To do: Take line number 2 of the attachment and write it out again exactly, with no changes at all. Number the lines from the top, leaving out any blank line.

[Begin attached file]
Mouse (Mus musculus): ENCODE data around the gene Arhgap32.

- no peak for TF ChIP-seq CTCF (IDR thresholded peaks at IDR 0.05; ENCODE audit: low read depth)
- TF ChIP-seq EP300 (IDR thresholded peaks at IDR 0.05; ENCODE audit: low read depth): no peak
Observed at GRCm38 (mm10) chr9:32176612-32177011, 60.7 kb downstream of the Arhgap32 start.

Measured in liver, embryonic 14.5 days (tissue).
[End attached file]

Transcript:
- no peak for TF ChIP-seq CTCF (IDR thresholded peaks at IDR 0.05; ENCODE audit: low read depth)